Emerging African Artists

Highlights from the Pigozzi Collection

Contemporary African Art Collection - The Jean Pigozzi Collection

The Minister of Arts and Culture (2009) by Kudzanai ChiuraiContemporary African Art Collection - The Jean Pigozzi Collection

Kudzanai Chiurai

Kudzanai Chiurai’s (born in 1981, Zimbabwe) scathing theatrical compositions about African power and corruption have won him a growing following. Born one year after Zimbawe’s emergence from white-ruled Rhodesia – Chiurai’s early work focused on the political, economic and social strife in his homeland.

The Minister of Finance (2009) by Kudzanai ChiuraiContemporary African Art Collection - The Jean Pigozzi Collection

Chiurai works with photography, video, painting and drawing, inspired by hip-hop, street art and graffiti. This "Parliament" series of mock portraits depicts imaginary government members in a parody of African masculinity and political power.

Surtentures #9 (...because where the mind wanders is the conundrum of freedom) (2015) by Emo de MedeirosContemporary African Art Collection - The Jean Pigozzi Collection

Emo de Medeiros
Emo de Medeiros's (born in 1979, Paris, France) work is based on a single concept, which he calls contexture, which emphasizes transculturalness, interconnection, transformation, hybridization and the circulation of forms, myths and merchandises in a post- colonial, globalized and digitalized world, employing notions of origin, place and identity to question their context within our increasingly globalized culture.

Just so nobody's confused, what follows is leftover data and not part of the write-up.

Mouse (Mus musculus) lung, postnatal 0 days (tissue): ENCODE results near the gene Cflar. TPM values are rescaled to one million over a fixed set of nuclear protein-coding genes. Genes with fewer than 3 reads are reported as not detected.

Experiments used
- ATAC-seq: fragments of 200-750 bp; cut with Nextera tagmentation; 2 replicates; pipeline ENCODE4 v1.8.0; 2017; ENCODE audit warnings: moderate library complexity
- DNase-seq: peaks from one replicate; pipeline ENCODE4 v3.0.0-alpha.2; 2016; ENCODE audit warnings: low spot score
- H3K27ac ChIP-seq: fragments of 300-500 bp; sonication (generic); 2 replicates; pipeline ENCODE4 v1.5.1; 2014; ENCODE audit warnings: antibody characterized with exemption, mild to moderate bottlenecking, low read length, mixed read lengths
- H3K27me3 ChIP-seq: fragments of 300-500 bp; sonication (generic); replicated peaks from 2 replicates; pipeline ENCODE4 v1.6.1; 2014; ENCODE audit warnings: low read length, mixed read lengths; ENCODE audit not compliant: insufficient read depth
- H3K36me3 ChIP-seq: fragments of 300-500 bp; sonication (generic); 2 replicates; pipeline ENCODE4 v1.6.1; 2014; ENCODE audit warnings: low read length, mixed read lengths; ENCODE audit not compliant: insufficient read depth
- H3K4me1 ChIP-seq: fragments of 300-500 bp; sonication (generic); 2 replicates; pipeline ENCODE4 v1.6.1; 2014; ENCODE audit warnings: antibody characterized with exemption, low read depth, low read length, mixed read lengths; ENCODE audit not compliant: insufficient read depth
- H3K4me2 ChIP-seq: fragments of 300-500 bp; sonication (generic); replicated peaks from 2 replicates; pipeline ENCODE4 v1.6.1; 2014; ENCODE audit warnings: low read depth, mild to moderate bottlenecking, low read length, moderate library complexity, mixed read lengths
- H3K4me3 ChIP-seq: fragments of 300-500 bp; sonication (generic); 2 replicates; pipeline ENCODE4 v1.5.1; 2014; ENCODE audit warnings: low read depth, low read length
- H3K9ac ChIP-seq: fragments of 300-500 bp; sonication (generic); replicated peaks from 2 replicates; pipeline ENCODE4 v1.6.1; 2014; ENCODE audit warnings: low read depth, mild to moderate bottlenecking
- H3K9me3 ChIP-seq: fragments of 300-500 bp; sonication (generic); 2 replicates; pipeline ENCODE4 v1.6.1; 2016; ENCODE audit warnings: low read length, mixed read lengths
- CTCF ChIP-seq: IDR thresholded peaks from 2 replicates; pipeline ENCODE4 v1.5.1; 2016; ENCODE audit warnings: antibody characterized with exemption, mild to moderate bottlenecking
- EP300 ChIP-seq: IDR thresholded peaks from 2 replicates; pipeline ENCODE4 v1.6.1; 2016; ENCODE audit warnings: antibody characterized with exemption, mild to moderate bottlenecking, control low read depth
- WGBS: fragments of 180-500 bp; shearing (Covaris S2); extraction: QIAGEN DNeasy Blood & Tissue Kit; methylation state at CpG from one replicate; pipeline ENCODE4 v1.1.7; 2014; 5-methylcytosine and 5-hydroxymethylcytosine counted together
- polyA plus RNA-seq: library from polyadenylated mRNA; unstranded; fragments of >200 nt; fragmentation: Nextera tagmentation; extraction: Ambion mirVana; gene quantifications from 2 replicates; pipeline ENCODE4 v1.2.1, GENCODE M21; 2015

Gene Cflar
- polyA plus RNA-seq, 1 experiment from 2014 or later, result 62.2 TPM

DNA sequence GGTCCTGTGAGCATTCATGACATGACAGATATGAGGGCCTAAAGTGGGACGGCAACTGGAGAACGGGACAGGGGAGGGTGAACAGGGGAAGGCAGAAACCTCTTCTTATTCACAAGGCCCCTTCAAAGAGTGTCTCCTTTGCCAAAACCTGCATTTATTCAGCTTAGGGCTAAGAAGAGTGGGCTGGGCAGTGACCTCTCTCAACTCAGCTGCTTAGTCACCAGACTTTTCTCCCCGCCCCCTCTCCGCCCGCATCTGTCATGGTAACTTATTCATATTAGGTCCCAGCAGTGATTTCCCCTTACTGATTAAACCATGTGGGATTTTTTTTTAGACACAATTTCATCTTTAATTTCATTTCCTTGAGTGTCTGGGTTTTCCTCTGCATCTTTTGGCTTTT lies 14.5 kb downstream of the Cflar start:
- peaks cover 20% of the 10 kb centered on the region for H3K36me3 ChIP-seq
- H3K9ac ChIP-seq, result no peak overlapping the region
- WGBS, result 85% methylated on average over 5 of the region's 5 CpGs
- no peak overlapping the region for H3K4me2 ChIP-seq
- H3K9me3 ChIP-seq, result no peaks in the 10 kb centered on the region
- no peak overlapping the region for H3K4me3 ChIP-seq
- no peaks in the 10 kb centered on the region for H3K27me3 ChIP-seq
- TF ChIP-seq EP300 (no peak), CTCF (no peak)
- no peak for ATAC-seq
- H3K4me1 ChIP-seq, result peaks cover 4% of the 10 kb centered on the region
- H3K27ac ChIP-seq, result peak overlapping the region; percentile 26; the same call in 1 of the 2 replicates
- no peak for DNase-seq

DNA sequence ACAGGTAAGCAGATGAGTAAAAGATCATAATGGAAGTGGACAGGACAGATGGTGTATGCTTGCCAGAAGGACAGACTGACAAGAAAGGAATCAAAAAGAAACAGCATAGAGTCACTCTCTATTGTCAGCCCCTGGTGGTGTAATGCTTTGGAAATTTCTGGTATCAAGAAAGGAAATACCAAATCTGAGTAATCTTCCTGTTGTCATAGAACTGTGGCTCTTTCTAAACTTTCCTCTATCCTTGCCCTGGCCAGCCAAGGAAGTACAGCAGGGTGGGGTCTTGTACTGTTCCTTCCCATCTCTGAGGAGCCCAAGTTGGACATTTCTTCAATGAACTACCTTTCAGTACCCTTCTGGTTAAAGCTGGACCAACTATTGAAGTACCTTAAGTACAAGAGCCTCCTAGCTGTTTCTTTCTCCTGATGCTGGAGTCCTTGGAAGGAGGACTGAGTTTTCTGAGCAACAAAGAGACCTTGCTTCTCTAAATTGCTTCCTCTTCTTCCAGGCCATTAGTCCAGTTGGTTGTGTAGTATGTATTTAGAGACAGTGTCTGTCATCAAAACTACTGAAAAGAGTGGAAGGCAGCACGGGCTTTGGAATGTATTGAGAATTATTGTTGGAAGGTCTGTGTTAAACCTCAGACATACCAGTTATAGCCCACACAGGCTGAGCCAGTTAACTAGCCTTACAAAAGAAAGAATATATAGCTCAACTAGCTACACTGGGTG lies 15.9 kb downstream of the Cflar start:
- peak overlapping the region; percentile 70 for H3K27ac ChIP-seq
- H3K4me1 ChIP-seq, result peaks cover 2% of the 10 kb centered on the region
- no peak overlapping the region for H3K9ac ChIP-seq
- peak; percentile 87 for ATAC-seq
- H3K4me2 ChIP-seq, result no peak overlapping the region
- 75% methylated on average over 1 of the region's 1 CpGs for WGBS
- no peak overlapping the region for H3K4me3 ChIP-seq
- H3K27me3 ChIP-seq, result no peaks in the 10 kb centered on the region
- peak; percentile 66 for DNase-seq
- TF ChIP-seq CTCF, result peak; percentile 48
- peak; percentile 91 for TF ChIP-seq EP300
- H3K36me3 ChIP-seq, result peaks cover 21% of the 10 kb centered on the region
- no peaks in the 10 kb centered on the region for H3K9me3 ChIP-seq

His artworks always include a salient conceptual dimension, and are characterized by a participatory, serial and rhythmic approach, by a mix of traditional and technological materials and media, as well as the link between art, spirituality and transcendence.

Mother - Black Coca Cola Series (2015) by Tony GumContemporary African Art Collection - The Jean Pigozzi Collection

Tony Gum

Born in 1995 in Cape Town, South Africa, Tony Gum started a very creative blog age 15 and developed her image-making talent through social media. Inspired by globalization, Western brands, everyday life objects and fashion, her playful self-portraits aim at promoting African women representation in African popular culture. In her “Black Coca-Cola Series”, she addresses her Xhosa heritage as well as “Bunny-Girl” icones.

Bunny Girl - Black Coca Cola Series (2015) by Tony GumContemporary African Art Collection - The Jean Pigozzi Collection

Working both behind the scenes and front-and-centre, Tony flits between the roles of art director, model, stylist and photographer when creating her conceptual imagery.

Blue Time (2014) by Houston MaludiContemporary African Art Collection - The Jean Pigozzi Collection

Houston Maludi

The artist Houston Maludi (born in 1978, Kinshasa, Democratic Republic of Congo) draws since childhood, he made his first drawings with watercolors he got from an uncle and a stick as a brush. He entered the School of Fine Arts in Kinshasa in 1993. He graduated in 1997 from the "painting" section.

Life In Jinshas II (2014) by Houston MaludiContemporary African Art Collection - The Jean Pigozzi Collection